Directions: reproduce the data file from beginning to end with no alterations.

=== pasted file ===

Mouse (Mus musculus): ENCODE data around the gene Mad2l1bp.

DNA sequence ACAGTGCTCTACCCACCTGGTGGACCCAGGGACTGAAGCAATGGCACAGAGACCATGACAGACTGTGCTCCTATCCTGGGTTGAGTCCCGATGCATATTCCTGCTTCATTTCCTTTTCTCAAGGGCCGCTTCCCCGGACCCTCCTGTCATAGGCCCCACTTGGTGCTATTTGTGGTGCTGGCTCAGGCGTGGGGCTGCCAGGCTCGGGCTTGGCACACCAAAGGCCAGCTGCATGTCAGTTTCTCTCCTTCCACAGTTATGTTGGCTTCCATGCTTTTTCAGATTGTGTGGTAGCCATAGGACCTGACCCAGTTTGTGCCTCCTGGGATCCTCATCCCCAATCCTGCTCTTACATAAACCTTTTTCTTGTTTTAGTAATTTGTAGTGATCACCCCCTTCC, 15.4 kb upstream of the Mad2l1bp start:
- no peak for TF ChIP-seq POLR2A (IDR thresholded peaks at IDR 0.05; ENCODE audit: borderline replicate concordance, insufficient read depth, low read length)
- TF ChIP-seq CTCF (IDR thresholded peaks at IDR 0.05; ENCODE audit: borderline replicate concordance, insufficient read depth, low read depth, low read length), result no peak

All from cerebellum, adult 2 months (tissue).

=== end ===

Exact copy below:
Mouse (Mus musculus): ENCODE data around the gene Mad2l1bp.

DNA sequence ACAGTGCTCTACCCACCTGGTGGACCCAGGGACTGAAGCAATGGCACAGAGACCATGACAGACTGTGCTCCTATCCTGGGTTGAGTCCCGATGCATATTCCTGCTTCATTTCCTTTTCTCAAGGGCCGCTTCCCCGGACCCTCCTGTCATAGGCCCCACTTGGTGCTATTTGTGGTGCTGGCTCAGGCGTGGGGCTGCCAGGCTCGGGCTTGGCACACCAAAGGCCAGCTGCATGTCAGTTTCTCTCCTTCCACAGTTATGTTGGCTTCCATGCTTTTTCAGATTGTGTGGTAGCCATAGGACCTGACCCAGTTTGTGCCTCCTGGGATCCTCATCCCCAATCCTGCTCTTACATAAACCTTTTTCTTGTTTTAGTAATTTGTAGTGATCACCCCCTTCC, 15.4 kb upstream of the Mad2l1bp start:
- no peak for TF ChIP-seq POLR2A (IDR thresholded peaks at IDR 0.05; ENCODE audit: borderline replicate concordance, insufficient read depth, low read length)
- TF ChIP-seq CTCF (IDR thresholded peaks at IDR 0.05; ENCODE audit: borderline replicate concordance, insufficient read depth, low read depth, low read length), result no peak

All from cerebellum, adult 2 months (tissue).